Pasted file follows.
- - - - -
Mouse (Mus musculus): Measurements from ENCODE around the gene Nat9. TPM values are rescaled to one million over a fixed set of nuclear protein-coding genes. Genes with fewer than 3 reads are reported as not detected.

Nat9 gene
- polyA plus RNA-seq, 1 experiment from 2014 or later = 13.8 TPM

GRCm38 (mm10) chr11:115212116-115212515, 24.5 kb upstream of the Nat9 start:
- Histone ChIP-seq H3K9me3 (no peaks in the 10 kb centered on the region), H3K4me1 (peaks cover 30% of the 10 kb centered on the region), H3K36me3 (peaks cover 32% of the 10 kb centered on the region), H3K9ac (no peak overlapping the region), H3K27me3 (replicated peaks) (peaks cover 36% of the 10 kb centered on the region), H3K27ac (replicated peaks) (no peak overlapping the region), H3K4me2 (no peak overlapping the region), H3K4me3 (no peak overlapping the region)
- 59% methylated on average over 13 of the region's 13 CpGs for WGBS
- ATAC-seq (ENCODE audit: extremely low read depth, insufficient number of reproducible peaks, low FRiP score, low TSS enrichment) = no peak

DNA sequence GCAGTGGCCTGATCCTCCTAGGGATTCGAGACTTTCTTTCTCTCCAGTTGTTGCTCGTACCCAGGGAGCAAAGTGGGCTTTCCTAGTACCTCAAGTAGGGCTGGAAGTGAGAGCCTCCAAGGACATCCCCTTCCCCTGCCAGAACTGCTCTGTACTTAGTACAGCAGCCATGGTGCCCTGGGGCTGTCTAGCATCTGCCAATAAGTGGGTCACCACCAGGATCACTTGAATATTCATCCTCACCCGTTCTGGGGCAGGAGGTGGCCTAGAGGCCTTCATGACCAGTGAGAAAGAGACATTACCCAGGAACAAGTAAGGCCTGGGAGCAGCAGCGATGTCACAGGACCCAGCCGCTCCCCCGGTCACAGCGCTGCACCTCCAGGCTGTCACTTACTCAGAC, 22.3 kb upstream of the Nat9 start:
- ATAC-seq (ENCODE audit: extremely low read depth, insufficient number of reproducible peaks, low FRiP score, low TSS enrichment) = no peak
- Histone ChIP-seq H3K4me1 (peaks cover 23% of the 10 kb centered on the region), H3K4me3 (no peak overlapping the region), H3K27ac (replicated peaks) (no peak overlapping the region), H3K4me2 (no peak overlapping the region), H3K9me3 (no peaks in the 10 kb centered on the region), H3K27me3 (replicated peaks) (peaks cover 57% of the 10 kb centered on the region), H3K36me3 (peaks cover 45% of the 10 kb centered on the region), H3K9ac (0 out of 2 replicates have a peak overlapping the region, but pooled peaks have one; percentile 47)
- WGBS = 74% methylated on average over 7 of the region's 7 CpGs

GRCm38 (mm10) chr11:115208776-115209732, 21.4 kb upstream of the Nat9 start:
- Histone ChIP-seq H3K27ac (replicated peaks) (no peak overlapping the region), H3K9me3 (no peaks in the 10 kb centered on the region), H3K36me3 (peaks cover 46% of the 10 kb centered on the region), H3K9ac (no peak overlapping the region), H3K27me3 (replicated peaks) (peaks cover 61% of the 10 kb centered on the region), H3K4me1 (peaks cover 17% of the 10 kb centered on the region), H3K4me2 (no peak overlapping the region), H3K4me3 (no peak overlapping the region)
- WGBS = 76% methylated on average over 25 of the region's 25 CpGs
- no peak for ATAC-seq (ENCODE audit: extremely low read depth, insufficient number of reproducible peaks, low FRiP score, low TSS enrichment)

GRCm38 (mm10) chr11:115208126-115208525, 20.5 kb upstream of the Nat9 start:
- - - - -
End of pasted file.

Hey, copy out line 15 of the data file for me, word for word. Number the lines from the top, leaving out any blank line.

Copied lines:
- no peak for ATAC-seq (ENCODE audit: extremely low read depth, insufficient number of reproducible peaks, low FRiP score, low TSS enrichment)